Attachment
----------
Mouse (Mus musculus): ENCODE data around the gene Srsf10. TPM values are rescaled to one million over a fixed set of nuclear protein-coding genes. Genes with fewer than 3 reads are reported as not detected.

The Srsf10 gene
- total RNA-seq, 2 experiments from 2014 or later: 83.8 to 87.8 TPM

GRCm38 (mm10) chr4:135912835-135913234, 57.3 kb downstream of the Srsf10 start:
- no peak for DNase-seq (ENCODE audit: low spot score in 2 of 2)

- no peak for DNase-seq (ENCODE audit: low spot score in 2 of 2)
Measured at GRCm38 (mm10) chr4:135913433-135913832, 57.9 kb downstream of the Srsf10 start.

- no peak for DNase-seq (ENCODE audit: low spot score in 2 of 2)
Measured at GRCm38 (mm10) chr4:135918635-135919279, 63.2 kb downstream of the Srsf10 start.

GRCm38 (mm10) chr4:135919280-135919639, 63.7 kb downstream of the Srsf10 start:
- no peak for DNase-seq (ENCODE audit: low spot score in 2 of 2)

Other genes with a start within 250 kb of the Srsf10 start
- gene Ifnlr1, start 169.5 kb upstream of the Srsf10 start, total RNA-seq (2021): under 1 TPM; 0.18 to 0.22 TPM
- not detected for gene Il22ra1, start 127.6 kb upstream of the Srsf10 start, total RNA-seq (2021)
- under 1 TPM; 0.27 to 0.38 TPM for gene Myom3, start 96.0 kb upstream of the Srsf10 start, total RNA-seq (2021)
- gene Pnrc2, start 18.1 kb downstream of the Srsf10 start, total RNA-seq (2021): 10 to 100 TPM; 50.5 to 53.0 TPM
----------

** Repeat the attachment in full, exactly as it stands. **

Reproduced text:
Mouse (Mus musculus): ENCODE data around the gene Srsf10. TPM values are rescaled to one million over a fixed set of nuclear protein-coding genes. Genes with fewer than 3 reads are reported as not detected.

The Srsf10 gene
- total RNA-seq, 2 experiments from 2014 or later: 83.8 to 87.8 TPM

GRCm38 (mm10) chr4:135912835-135913234, 57.3 kb downstream of the Srsf10 start:
- no peak for DNase-seq (ENCODE audit: low spot score in 2 of 2)

- no peak for DNase-seq (ENCODE audit: low spot score in 2 of 2)
Measured at GRCm38 (mm10) chr4:135913433-135913832, 57.9 kb downstream of the Srsf10 start.

- no peak for DNase-seq (ENCODE audit: low spot score in 2 of 2)
Measured at GRCm38 (mm10) chr4:135918635-135919279, 63.2 kb downstream of the Srsf10 start.

GRCm38 (mm10) chr4:135919280-135919639, 63.7 kb downstream of the Srsf10 start:
- no peak for DNase-seq (ENCODE audit: low spot score in 2 of 2)

Other genes with a start within 250 kb of the Srsf10 start
- gene Ifnlr1, start 169.5 kb upstream of the Srsf10 start, total RNA-seq (2021): under 1 TPM; 0.18 to 0.22 TPM
- not detected for gene Il22ra1, start 127.6 kb upstream of the Srsf10 start, total RNA-seq (2021)
- under 1 TPM; 0.27 to 0.38 TPM for gene Myom3, start 96.0 kb upstream of the Srsf10 start, total RNA-seq (2021)
- gene Pnrc2, start 18.1 kb downstream of the Srsf10 start, total RNA-seq (2021): 10 to 100 TPM; 50.5 to 53.0 TPM